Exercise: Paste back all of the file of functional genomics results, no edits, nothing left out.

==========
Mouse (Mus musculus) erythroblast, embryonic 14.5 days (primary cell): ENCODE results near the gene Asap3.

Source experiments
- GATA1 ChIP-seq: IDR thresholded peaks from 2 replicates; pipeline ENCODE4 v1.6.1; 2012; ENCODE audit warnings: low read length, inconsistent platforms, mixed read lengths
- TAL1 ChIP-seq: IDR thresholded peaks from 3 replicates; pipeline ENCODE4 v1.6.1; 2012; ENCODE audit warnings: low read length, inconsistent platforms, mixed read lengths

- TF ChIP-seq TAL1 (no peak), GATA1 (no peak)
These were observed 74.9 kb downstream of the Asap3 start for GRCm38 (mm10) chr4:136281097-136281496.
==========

Mouse (Mus musculus) erythroblast, embryonic 14.5 days (primary cell): ENCODE results near the gene Asap3.

Source experiments
- GATA1 ChIP-seq: IDR thresholded peaks from 2 replicates; pipeline ENCODE4 v1.6.1; 2012; ENCODE audit warnings: low read length, inconsistent platforms, mixed read lengths
- TAL1 ChIP-seq: IDR thresholded peaks from 3 replicates; pipeline ENCODE4 v1.6.1; 2012; ENCODE audit warnings: low read length, inconsistent platforms, mixed read lengths

- TF ChIP-seq TAL1 (no peak), GATA1 (no peak)
These were observed 74.9 kb downstream of the Asap3 start for GRCm38 (mm10) chr4:136281097-136281496.